Kristen Hutchinson, Springtime in Walla Walla, Washington, 2009. Photo.
Photo Courtesy of the artist
For two years I lived in Walla Walla, Washington where I taught art history at a liberal arts college. Shortly after moving there, a new friend drove me to the next, even smaller, town to go grocery shopping. As a vegetarian, I stood in wonder and glee at the many aisles replete with more vegetarian prepared food options than I had ever seen outside of London in the UK. I asked why this was the case and my friend answered blithely, “Oh, this is a Seventh Day Adventist town.” I replied, puzzled, “A what???”
Having grown up in a small town in rural Quebec, raised by primarily atheist parents, I did know about Jehovah Witnesses but I had never heard of Seventh Day Adventists or even Mormons for that matter. For the next two years, I went down the rabbit hole of learning about 19th century American religions and cults including the Seventh Day Adventists, Mormons, the Oneida community, and The New Thought Movement. I learned that many Seventh Day Adventists are vegetarian due to the fact that Ellen G. White, one of the founders of the church, was herself an advocate for vegetarianism and health reform ideas. Jeremy Moss’ film These Ways I Transgress, about his renunciation of the Mormon church, brought me back to my fascination with 19th century American religious beliefs that seemed so alien, and yet fascinating, to me.
Connections between place, belief, culture, and identity thread through the articles in this issue of Luma. As Kyle Whitehead notes about Moss, “The act of returning to the place of his mission in Brazil, of walking on ancestral lands, of staging past experiences or Mormon iconography are essential to what the film is.” Jan Svankmajer’s live action and stop motion animation film Alice made me contemplate how our childhood homes, and the traumas we may have experienced there, profoundly affect who we become. As Jacob Bews writes about Alice, domestic spaces and the everyday are rendered strange with “surreal scenes, such as a pile of leaves flying into a drawer after Alice delves into the rabbit hole, loaves of bread which spontaneously sprout nails, and the trial of the tarts being scripted with booklets identical to Alice’s homework.”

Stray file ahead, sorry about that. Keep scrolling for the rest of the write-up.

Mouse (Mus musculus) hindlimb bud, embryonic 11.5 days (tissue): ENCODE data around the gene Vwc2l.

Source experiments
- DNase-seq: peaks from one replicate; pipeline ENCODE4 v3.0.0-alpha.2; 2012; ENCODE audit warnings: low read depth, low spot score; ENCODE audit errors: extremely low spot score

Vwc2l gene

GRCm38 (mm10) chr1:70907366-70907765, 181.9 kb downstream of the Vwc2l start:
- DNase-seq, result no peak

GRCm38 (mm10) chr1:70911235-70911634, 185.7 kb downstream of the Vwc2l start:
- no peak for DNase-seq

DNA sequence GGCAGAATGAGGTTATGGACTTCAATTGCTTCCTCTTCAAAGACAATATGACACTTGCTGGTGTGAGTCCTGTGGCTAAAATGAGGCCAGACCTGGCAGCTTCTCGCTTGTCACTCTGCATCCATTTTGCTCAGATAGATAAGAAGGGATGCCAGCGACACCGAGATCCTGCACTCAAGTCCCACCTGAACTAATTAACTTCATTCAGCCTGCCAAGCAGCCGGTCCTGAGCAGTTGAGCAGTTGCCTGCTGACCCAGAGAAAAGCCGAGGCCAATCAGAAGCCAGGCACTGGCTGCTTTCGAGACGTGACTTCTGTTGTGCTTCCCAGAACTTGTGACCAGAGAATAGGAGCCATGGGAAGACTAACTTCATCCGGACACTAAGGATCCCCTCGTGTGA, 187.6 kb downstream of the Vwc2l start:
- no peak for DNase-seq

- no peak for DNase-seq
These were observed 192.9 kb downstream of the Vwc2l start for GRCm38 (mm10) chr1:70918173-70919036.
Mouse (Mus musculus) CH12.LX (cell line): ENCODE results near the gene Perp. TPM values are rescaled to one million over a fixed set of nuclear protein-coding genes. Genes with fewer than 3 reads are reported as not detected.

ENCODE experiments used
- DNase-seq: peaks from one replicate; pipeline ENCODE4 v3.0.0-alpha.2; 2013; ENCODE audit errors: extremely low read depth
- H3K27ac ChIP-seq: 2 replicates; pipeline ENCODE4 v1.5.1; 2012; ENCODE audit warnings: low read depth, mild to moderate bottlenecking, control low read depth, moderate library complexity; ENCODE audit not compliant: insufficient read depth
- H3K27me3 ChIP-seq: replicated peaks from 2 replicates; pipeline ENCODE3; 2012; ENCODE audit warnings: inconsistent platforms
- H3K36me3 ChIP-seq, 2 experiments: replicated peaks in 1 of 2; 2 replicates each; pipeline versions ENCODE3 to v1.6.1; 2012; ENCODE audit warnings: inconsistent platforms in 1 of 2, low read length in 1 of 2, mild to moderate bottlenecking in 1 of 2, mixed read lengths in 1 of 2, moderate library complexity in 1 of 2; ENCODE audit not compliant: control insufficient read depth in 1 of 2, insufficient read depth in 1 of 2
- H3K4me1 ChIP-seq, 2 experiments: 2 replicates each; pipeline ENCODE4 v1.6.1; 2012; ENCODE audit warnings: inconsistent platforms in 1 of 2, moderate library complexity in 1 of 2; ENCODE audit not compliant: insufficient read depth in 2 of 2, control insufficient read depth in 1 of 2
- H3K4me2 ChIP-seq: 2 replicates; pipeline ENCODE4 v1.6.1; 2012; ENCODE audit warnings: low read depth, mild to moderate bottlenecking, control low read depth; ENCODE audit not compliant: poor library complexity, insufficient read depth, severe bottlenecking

Carlin Brown, in her article about the Wreck City residency and the work of Polina Teif, discusses her return to her hometown of Calgary: “It had been three years since I had moved away, and I had been daydreaming about the paths along the river. Invited back by Wreck City as writer-in-residence, I was looking forward to visiting the river once again. I had underestimated the blissful quiet of the paved riverbanks.” All three articles serve as reminders of how our experiences and memories of place define who are, in ways we may not even be conscious of.
The artworks in DIS Collective’s exhibition Thumbs that Type and Swipe consider how identity is constructed through popular culture, advertising, film, television, historical narratives, capitalism, and labour. As Suzette Chan writes: “The exhibit challenged the complacency of nostalgia without questioning the past, and media consumption without questioning its contents or methods.” B.G-Osbourne’s video installation A Thousand Cuts interrogates the links between perceptions of identity and popular culture. Osbourne states: “the work confronts transgender cinematic tropes and the erasure of transgender people in mainstream media.” In my article, I specifically wanted to focus on an analysis of the artwork itself since the Luma editorial committee and I agreed that much of the media coverage about the censorship of this work in Calgary failed to do so. It seems particularly fitting to include an article about A Thousand Cuts in this issue of Luma given that Transgender Awareness Week and the Transgender Day of Remembrance, an annual observance that honours the memory of those whose lives were lost in acts of anti-transgender violence, both take place in November.
I am incredibly pleased and honoured to be the new editor-in-chief of Luma and I hope that you enjoy this issue as much as I have enjoyed putting it together. Thanks to Vicki Chau, Raeesa Farooqi, and Lindsay Sorell for helping me to acclimatize to this new position, to the incredible authors who have contributed to this issue, and to everyone who made me feel so welcome at the last Luma launch party.
Issue #014 Header Image: Polina Teif, Eulogy of a Dead Sea, 2018. Still. Courtesy of the artist.